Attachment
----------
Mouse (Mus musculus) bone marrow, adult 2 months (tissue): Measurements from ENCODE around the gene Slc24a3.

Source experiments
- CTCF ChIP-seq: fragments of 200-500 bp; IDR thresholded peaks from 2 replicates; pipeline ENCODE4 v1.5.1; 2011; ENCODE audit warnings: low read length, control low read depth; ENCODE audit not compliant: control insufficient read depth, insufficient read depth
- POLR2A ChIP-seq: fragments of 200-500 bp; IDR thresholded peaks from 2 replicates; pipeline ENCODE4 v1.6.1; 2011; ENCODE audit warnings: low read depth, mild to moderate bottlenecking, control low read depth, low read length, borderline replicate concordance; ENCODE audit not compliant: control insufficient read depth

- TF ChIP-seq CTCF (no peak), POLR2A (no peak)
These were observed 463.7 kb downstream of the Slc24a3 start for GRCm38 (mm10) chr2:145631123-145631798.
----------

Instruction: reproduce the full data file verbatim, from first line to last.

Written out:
Mouse (Mus musculus) bone marrow, adult 2 months (tissue): Measurements from ENCODE around the gene Slc24a3.

Source experiments
- CTCF ChIP-seq: fragments of 200-500 bp; IDR thresholded peaks from 2 replicates; pipeline ENCODE4 v1.5.1; 2011; ENCODE audit warnings: low read length, control low read depth; ENCODE audit not compliant: control insufficient read depth, insufficient read depth
- POLR2A ChIP-seq: fragments of 200-500 bp; IDR thresholded peaks from 2 replicates; pipeline ENCODE4 v1.6.1; 2011; ENCODE audit warnings: low read depth, mild to moderate bottlenecking, control low read depth, low read length, borderline replicate concordance; ENCODE audit not compliant: control insufficient read depth

- TF ChIP-seq CTCF (no peak), POLR2A (no peak)
These were observed 463.7 kb downstream of the Slc24a3 start for GRCm38 (mm10) chr2:145631123-145631798.